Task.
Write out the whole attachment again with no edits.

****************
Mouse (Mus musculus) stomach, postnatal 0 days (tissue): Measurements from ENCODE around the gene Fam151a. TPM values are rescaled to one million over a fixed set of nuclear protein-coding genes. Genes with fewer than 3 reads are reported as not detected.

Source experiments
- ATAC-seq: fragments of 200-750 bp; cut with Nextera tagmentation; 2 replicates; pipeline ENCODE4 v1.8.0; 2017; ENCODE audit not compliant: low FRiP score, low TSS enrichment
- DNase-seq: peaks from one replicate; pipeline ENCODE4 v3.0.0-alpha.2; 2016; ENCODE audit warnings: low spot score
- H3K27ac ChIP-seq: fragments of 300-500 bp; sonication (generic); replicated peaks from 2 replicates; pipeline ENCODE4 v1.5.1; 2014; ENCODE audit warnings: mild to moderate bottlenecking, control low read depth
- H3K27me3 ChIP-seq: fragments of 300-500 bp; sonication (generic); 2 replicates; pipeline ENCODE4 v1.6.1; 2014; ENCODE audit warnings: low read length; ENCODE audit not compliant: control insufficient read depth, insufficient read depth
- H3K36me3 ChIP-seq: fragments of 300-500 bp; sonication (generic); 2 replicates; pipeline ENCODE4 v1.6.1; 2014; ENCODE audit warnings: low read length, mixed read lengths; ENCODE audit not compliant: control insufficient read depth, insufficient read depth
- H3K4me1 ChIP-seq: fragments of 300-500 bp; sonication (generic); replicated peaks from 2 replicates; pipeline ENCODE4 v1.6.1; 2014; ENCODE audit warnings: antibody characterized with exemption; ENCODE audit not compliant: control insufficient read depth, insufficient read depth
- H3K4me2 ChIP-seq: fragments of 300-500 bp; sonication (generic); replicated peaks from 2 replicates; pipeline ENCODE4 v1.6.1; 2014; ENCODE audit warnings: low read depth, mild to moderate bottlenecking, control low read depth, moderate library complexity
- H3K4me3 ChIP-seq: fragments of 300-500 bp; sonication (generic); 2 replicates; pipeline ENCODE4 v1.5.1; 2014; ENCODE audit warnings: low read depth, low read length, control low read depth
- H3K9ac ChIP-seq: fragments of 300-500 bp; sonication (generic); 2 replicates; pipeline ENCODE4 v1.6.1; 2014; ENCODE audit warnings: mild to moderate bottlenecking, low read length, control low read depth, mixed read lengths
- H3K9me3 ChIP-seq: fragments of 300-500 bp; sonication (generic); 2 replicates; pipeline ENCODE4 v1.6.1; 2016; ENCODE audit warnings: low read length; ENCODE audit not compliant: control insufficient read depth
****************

Mouse (Mus musculus) stomach, postnatal 0 days (tissue): Measurements from ENCODE around the gene Fam151a. TPM values are rescaled to one million over a fixed set of nuclear protein-coding genes. Genes with fewer than 3 reads are reported as not detected.

Source experiments
- ATAC-seq: fragments of 200-750 bp; cut with Nextera tagmentation; 2 replicates; pipeline ENCODE4 v1.8.0; 2017; ENCODE audit not compliant: low FRiP score, low TSS enrichment
- DNase-seq: peaks from one replicate; pipeline ENCODE4 v3.0.0-alpha.2; 2016; ENCODE audit warnings: low spot score
- H3K27ac ChIP-seq: fragments of 300-500 bp; sonication (generic); replicated peaks from 2 replicates; pipeline ENCODE4 v1.5.1; 2014; ENCODE audit warnings: mild to moderate bottlenecking, control low read depth
- H3K27me3 ChIP-seq: fragments of 300-500 bp; sonication (generic); 2 replicates; pipeline ENCODE4 v1.6.1; 2014; ENCODE audit warnings: low read length; ENCODE audit not compliant: control insufficient read depth, insufficient read depth
- H3K36me3 ChIP-seq: fragments of 300-500 bp; sonication (generic); 2 replicates; pipeline ENCODE4 v1.6.1; 2014; ENCODE audit warnings: low read length, mixed read lengths; ENCODE audit not compliant: control insufficient read depth, insufficient read depth
- H3K4me1 ChIP-seq: fragments of 300-500 bp; sonication (generic); replicated peaks from 2 replicates; pipeline ENCODE4 v1.6.1; 2014; ENCODE audit warnings: antibody characterized with exemption; ENCODE audit not compliant: control insufficient read depth, insufficient read depth
- H3K4me2 ChIP-seq: fragments of 300-500 bp; sonication (generic); replicated peaks from 2 replicates; pipeline ENCODE4 v1.6.1; 2014; ENCODE audit warnings: low read depth, mild to moderate bottlenecking, control low read depth, moderate library complexity
- H3K4me3 ChIP-seq: fragments of 300-500 bp; sonication (generic); 2 replicates; pipeline ENCODE4 v1.5.1; 2014; ENCODE audit warnings: low read depth, low read length, control low read depth
- H3K9ac ChIP-seq: fragments of 300-500 bp; sonication (generic); 2 replicates; pipeline ENCODE4 v1.6.1; 2014; ENCODE audit warnings: mild to moderate bottlenecking, low read length, control low read depth, mixed read lengths
- H3K9me3 ChIP-seq: fragments of 300-500 bp; sonication (generic); 2 replicates; pipeline ENCODE4 v1.6.1; 2016; ENCODE audit warnings: low read length; ENCODE audit not compliant: control insufficient read depth